VistA programmers at each hospital were required to reconcile Class I patches from the national office (which came as KIDS patches) with local instances that included Class III software. Each KIDS patch had the potential for requiring a local hospital programming effort in order to reconcile with local software changes.

With a DVCS, multiple parties could develop "core" changes to VistA, freeing the VA from the top-down VistA development management that prevents outsiders from contributing back. Remember, one of the largest "outsiders" to the VA is the Resource and Patient Management System (RPMS), which is a VistA fork extensively developed and improved by another federal agency, the Indian Health Service (IHS).

The KIDS- and Class-based software deployment model essentially made interagency cooperation between IHS and the VA impossible. There was no way for another "master" copy of the EHR to exist in cooperation.

To solve this problem, OSEHRA is betting heavily on Git and creating a project called SKIDS. From that project's page:

This project will design and implement "Source KIDS" in order to represent VistA software in a source tree suitable for use with modern version control tools. Once deployed, SKIDS will make it possible to exchange source code and globals between VistA instances and Git repositories.

"Globals" in MUMPS means "the database," which is different than most programming languages. With that explained, you can see that this project is intended to address exactly the problem that I have just outlined.

There is no guarantee that OSEHRA will be successful. Not everyone in the VA bureaucracy is keen on the notion of truly open-source VistA. Those of us in the VistA community outside the VA are apprehensive. We want to believe that OSEHRA is for real and will actually become the true seat of VistA development that is friendly to outsiders like us and run as a transparent open-source project. The single most important thing that OSEHRA can do to ensure the success of a truly open-source VistA process is to tackle and handle these challenges well.

The fact that OSEHRA is addressing these problems head-on is a very good sign. The emphasis on Git has been obvious from early days. The new SKIDS project indicates that there is a distinct lack of pointy-haired bosses at OSEHRA. They might be biting off more than they can chew, but there is no confusion about identifying the problems that need solving.

There are other major challenges facing OSEHRA, but almost all of them are manageable if a collaborative development process is created that lets the best ideas about VistA bubble to the top. Most open-source projects simply take for granted the transparency afforded by a version control system, and almost all theory about how to manage a project well are based on the assumption of that transparency. So, this problem really lives "underneath" all of the other potential issues that OSHERA will face. If it can get this one right, or mostly right — or even "leastly" wrong — it will be a long way toward solving all of the other issues.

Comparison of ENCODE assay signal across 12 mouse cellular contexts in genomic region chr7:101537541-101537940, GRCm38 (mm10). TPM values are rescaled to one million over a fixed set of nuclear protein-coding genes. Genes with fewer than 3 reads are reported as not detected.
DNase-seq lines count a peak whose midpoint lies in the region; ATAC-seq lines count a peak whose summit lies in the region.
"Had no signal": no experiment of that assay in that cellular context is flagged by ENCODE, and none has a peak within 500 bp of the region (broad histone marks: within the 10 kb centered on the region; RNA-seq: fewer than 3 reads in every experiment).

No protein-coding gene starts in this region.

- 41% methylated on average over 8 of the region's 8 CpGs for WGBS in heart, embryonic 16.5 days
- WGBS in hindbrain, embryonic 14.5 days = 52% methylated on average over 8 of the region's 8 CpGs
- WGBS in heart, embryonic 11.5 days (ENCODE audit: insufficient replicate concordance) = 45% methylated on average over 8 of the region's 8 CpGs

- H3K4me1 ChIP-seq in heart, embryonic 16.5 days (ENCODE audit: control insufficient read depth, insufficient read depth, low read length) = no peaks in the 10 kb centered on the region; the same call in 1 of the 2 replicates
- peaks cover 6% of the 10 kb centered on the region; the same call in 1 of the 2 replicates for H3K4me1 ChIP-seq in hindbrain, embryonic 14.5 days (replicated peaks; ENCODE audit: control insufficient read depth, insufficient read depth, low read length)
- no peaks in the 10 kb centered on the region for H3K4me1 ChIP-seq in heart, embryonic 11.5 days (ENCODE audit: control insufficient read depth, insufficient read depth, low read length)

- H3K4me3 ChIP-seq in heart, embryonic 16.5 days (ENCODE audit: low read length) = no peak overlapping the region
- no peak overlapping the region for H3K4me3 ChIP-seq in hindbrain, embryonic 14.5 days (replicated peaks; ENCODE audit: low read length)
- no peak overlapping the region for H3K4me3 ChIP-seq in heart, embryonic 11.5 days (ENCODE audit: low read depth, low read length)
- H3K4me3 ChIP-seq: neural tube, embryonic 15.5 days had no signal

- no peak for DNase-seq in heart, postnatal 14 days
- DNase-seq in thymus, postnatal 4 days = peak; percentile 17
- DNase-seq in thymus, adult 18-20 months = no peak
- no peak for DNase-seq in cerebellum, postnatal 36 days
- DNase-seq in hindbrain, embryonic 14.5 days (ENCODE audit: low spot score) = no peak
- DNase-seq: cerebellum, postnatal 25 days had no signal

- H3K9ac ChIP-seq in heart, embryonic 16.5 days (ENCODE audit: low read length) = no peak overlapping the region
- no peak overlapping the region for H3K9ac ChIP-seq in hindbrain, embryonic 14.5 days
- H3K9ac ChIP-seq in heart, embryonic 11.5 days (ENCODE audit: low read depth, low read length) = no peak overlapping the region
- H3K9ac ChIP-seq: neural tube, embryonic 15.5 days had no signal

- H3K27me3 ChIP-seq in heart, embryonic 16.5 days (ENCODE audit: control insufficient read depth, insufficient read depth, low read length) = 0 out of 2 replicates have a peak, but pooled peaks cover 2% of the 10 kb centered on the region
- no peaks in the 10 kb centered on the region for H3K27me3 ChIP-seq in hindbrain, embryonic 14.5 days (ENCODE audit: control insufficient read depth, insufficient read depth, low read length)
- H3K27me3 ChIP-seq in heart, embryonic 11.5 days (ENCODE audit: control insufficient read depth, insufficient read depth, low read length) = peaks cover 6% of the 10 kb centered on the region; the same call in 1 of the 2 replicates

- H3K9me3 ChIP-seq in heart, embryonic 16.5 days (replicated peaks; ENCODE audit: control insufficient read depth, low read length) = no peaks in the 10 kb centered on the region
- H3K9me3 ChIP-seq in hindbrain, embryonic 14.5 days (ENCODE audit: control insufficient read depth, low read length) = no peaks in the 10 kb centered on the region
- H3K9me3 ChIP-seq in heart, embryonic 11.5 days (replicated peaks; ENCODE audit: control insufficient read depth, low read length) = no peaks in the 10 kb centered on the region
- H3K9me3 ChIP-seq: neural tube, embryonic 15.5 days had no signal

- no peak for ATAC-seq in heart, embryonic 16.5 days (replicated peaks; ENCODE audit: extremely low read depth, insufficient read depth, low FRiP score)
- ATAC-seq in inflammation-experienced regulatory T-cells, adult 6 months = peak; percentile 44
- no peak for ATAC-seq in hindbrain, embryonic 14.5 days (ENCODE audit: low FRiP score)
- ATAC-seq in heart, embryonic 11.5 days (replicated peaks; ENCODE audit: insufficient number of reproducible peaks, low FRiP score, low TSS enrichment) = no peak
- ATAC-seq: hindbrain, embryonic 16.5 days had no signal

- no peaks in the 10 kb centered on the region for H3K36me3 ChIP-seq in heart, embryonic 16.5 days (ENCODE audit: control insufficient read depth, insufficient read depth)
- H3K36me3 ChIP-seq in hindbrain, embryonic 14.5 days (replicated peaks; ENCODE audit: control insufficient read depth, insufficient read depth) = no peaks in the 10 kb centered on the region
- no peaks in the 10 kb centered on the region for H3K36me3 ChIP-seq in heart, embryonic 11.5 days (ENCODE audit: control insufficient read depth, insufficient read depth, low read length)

Meaningful Use and Beyond: A Guide for IT Staff in Health Care — Meaningful Use underlies a major federal incentives program for medical offices and hospitals that pays doctors and clinicians to move to electronic health records (EHR). This book is a rosetta stone for the IT implementer who wants to help organizations harness EHR systems.

Related:

October 19 2011

OSEHRA and the future of VA VistA

Apache Web Server, GNU/Linux Operating System, MySQL Database, Mozilla's Firefox Browser.

All pillars among the open-source community.

Each of these deserves its imminent position as a venerated project. Each has changed the world, and not a little. Moreover, they are the projects that spring to mind when we seek to justify the brilliance of the open-source licensing and development models.

But if this is intended to be a list of the highest-impact and most significant open-source projects, there is a project missing from this list.

VA VistA.

VA VistA is arguably the best electronic health record (EHR) in existence. It was developed over the course of several decades by federal employees in a collaborative, open-source fashion. Because it was developed by the U.S. government, it is available under the Freedom of Information Act (FOIA) in the public domain. VistaA has served as the basis for several open-source and proprietary products.

Anyone with expertise in health IT knows about VistA, but few in the open-source community are aware of the project. This is tragic, because it really is one of the most important examples of an open-source system anywhere, for any reason. Why? Because Veterans Affairs (VA) has been able to use VistA to deliver a system of high-quality healthcare.

That word "system" is important. You will get excellent healthcare at Mayo, Harvard, Cleveland Clinic, etc., but it is difficult to make a "system" that consistently delivers excellent healthcare. The VA has done that, and VistA is basically the health IT "operating system" that has made it possible. (I wrote and maintain the WorldVistA "What is VistA Really?" page if you would like further context on the system.)